I also have had many women in my gallery who love getting affirmation that collecting and loving science fiction and horror movies, really any movies that move them, is not only absolutely ok, It’s great! Movies have great archetypes that can inspire us, and as of the late 70s (1979 Alien’s Ripley!) we have all the more strong characters to emulate for inspiration from that movie genre.
“To me, promoting damery really comes down to living by example. I believe as women, we can do anything. It seems sometimes here in the US we are taught that being self effacing and deprecating is appropriate. Why not exclaim from the highest peak how awesome and unique we are? There is nothing wrong and everything to gain from knowing your own power.”
DIXIE: Was it your abiding love of all things film and female that led to your starting ArtInsights Animation and Film Art Gallery?
LESLIE: When I first got out of school, I started working for one of the first galleries in the world that exclusively sold animation art. In order to move on to sell and acquisition the best art, I felt I had to learn all I could. I was voracious. I was and am extremely passionate about movies, and about art that had a purpose—as animation cels and movie campaign art does. I started getting to know artists and animators who have since passed away. I realized I wanted to be the one to decide what art I promoted. I could see that there was no one promoting or selling the kind of art I loved, so wanted to own my own gallery. I found great artists I could trust, worked to find people inside the movie studios I could trust, and learned absolutely everything I could about Hollywood and film art. Everyone I did business with trusted me, and told me if I started my own gallery they would support it, which they have to this day. As for money, I kind of jumped first, and trusted the net would be there, so to speak. In small business, that doesn’t always work, but with vision, enthusiasm, knowledge, and business savvy, It absolutely can. I’m proof.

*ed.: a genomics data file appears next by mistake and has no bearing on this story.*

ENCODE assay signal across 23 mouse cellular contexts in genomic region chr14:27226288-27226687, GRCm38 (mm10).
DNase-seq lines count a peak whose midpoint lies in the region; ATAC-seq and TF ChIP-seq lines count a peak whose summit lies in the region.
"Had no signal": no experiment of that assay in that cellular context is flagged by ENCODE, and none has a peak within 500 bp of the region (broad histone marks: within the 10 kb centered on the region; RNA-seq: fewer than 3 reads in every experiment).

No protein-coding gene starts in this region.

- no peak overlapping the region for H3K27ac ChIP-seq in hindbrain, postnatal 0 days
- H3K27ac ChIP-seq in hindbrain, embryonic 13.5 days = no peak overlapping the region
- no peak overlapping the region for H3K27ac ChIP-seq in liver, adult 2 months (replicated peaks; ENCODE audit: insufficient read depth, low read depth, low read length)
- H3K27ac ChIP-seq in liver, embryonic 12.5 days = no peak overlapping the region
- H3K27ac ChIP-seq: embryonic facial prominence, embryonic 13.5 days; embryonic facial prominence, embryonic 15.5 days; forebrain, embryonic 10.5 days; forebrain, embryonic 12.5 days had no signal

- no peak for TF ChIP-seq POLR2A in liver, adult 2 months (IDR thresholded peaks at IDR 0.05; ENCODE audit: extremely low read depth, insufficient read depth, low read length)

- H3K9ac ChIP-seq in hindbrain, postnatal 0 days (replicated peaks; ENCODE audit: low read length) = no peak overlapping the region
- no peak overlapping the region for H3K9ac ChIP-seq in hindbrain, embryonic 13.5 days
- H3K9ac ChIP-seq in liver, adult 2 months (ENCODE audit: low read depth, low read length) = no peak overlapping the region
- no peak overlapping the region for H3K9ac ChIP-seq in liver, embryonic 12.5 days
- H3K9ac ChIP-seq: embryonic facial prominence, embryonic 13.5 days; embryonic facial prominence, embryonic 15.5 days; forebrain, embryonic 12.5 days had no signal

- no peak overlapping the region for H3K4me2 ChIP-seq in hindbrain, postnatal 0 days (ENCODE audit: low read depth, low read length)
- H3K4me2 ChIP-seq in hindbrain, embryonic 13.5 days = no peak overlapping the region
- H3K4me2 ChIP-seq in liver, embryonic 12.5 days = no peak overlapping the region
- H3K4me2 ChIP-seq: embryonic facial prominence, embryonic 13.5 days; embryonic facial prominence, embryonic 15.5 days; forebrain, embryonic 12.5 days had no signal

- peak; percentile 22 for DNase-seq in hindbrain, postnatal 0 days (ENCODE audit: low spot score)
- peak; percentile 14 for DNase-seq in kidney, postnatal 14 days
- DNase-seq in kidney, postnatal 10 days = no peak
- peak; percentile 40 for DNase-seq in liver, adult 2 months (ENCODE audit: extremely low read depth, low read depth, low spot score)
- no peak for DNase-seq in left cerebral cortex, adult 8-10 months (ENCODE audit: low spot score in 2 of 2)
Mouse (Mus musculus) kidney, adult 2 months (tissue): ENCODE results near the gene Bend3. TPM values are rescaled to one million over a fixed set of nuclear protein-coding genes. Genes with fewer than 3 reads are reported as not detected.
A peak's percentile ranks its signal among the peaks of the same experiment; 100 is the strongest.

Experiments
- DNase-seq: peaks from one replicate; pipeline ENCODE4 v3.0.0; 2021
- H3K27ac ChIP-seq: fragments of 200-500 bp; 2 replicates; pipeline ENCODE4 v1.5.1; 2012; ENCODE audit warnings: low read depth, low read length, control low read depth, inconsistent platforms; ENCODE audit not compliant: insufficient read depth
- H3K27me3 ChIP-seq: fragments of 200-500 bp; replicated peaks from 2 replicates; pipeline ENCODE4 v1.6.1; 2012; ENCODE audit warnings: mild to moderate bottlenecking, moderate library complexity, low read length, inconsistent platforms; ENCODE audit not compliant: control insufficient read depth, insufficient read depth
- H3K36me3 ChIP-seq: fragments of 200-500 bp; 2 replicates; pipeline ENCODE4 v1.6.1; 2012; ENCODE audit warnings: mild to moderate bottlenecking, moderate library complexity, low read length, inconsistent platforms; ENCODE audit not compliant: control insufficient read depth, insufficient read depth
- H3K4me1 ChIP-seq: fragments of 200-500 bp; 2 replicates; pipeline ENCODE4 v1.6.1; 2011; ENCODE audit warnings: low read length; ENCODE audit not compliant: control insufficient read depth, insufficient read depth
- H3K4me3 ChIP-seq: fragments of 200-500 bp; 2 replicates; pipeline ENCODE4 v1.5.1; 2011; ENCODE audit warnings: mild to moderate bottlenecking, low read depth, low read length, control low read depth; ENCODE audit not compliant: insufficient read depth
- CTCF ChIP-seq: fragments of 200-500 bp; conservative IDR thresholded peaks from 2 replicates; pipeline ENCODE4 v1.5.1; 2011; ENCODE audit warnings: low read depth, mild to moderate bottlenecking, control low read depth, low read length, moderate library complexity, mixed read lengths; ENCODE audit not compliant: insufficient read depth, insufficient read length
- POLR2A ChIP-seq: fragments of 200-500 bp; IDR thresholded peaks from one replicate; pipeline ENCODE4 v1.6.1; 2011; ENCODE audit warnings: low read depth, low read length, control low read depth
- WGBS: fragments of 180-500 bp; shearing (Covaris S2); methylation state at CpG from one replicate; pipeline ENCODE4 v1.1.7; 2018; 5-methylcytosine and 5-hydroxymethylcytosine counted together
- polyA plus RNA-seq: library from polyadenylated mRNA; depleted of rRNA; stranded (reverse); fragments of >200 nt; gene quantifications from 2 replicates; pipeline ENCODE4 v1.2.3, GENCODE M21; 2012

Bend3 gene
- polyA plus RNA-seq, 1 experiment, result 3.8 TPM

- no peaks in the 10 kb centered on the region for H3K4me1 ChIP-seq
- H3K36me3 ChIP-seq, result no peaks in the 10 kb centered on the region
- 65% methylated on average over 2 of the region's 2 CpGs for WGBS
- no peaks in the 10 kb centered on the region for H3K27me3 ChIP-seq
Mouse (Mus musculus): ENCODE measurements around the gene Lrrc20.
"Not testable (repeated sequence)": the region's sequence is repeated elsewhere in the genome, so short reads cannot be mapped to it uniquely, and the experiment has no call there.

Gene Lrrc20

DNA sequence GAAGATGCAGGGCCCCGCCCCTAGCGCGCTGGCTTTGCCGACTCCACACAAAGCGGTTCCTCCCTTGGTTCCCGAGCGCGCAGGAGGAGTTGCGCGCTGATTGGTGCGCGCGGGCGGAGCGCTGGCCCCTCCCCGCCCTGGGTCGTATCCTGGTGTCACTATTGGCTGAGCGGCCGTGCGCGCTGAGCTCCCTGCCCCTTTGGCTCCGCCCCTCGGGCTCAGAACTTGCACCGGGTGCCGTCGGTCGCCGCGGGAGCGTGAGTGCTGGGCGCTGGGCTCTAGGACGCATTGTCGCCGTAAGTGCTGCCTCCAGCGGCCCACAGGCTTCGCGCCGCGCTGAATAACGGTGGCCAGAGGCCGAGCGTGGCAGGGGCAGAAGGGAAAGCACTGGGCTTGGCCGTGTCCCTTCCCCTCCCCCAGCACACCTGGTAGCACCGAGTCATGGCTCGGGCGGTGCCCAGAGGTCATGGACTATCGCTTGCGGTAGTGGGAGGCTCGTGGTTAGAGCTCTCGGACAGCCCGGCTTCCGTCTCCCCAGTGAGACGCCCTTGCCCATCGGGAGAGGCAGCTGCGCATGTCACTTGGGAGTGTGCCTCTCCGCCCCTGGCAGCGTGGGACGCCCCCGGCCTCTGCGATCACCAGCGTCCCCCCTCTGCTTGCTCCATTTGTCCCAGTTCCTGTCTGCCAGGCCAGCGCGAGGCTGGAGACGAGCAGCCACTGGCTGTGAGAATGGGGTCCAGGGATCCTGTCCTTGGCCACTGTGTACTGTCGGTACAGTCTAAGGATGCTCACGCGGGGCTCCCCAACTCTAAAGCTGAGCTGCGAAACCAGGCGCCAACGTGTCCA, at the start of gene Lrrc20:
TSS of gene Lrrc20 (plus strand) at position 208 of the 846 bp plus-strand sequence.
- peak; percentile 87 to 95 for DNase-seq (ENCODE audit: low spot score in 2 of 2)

Funnily enough, it wasn’t until I was in my early 40s that a lot of people really realized that it was my business! Everyone always thought my husband (who is my partner, but works largely behind the scenes), was my boss. You’d think in the 21st century people wouldn’t still think that way, but they do.
DIXIE: All together now: “Sigh.” What do you know now that you wish you’d known then?
LESLIE: First, I wish I had been more trusting of my own power. I think it takes many of us as women a long time and many experiences to allow ourselves to celebrate what we know, and trust in what we can achieve. Second, I’ve always been a bit of a “I’ll sleep when I’m dead” kind of business woman, and I wish I could have learned earlier to ask for help. We don’t have to do it all ourselves! Lastly, I’d stop giving away so much information to competitors. I’ve always believed there is room for everyone, which is a beautiful way to approach much of life, but in my business, being first and being inventive is essential to success.
For those looking to give a special someone a super special gift, check out Leslie’s Gift Guide and find out how you can be Boss of All Gift-Giving and rock their world while you blow their mind (and socks right off)